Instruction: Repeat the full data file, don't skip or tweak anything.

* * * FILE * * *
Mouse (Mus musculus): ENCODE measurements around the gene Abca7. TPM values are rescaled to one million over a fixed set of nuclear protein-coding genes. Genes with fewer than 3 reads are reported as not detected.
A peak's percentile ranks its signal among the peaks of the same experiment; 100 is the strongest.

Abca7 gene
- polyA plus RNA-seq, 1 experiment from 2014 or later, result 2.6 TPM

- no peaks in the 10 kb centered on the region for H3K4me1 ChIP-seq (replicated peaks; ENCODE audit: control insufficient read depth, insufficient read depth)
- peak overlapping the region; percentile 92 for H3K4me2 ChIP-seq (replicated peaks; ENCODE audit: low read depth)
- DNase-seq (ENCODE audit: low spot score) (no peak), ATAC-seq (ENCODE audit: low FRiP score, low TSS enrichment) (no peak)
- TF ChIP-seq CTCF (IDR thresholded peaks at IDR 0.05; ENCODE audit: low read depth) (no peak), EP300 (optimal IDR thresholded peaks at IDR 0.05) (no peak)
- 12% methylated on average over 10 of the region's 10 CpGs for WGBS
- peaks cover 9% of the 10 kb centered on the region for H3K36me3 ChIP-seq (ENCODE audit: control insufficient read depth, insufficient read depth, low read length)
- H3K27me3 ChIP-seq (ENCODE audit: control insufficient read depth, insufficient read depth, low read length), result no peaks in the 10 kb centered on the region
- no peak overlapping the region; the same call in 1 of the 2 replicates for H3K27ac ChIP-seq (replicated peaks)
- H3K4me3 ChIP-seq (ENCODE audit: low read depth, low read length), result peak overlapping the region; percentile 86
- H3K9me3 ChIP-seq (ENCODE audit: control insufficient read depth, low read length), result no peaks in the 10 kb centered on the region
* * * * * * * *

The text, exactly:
Mouse (Mus musculus): ENCODE measurements around the gene Abca7. TPM values are rescaled to one million over a fixed set of nuclear protein-coding genes. Genes with fewer than 3 reads are reported as not detected.
A peak's percentile ranks its signal among the peaks of the same experiment; 100 is the strongest.

Abca7 gene
- polyA plus RNA-seq, 1 experiment from 2014 or later, result 2.6 TPM

- no peaks in the 10 kb centered on the region for H3K4me1 ChIP-seq (replicated peaks; ENCODE audit: control insufficient read depth, insufficient read depth)
- peak overlapping the region; percentile 92 for H3K4me2 ChIP-seq (replicated peaks; ENCODE audit: low read depth)
- DNase-seq (ENCODE audit: low spot score) (no peak), ATAC-seq (ENCODE audit: low FRiP score, low TSS enrichment) (no peak)
- TF ChIP-seq CTCF (IDR thresholded peaks at IDR 0.05; ENCODE audit: low read depth) (no peak), EP300 (optimal IDR thresholded peaks at IDR 0.05) (no peak)
- 12% methylated on average over 10 of the region's 10 CpGs for WGBS
- peaks cover 9% of the 10 kb centered on the region for H3K36me3 ChIP-seq (ENCODE audit: control insufficient read depth, insufficient read depth, low read length)
- H3K27me3 ChIP-seq (ENCODE audit: control insufficient read depth, insufficient read depth, low read length), result no peaks in the 10 kb centered on the region
- no peak overlapping the region; the same call in 1 of the 2 replicates for H3K27ac ChIP-seq (replicated peaks)
- H3K4me3 ChIP-seq (ENCODE audit: low read depth, low read length), result peak overlapping the region; percentile 86
- H3K9me3 ChIP-seq (ENCODE audit: control insufficient read depth, low read length), result no peaks in the 10 kb centered on the region